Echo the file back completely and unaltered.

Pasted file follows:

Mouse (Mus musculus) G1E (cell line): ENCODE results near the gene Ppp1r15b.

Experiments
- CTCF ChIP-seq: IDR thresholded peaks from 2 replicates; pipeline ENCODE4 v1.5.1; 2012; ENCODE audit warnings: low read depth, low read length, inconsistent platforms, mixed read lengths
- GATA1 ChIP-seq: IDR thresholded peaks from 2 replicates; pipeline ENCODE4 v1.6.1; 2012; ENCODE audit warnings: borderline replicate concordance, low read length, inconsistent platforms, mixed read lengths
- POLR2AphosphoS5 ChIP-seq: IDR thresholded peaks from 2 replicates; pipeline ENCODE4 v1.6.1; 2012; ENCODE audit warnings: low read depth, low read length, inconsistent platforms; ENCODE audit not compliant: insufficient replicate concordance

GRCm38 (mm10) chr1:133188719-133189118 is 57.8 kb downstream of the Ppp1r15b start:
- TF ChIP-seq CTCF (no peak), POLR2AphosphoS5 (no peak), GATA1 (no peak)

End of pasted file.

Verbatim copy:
Mouse (Mus musculus) G1E (cell line): ENCODE results near the gene Ppp1r15b.

Experiments
- CTCF ChIP-seq: IDR thresholded peaks from 2 replicates; pipeline ENCODE4 v1.5.1; 2012; ENCODE audit warnings: low read depth, low read length, inconsistent platforms, mixed read lengths
- GATA1 ChIP-seq: IDR thresholded peaks from 2 replicates; pipeline ENCODE4 v1.6.1; 2012; ENCODE audit warnings: borderline replicate concordance, low read length, inconsistent platforms, mixed read lengths
- POLR2AphosphoS5 ChIP-seq: IDR thresholded peaks from 2 replicates; pipeline ENCODE4 v1.6.1; 2012; ENCODE audit warnings: low read depth, low read length, inconsistent platforms; ENCODE audit not compliant: insufficient replicate concordance

GRCm38 (mm10) chr1:133188719-133189118 is 57.8 kb downstream of the Ppp1r15b start:
- TF ChIP-seq CTCF (no peak), POLR2AphosphoS5 (no peak), GATA1 (no peak)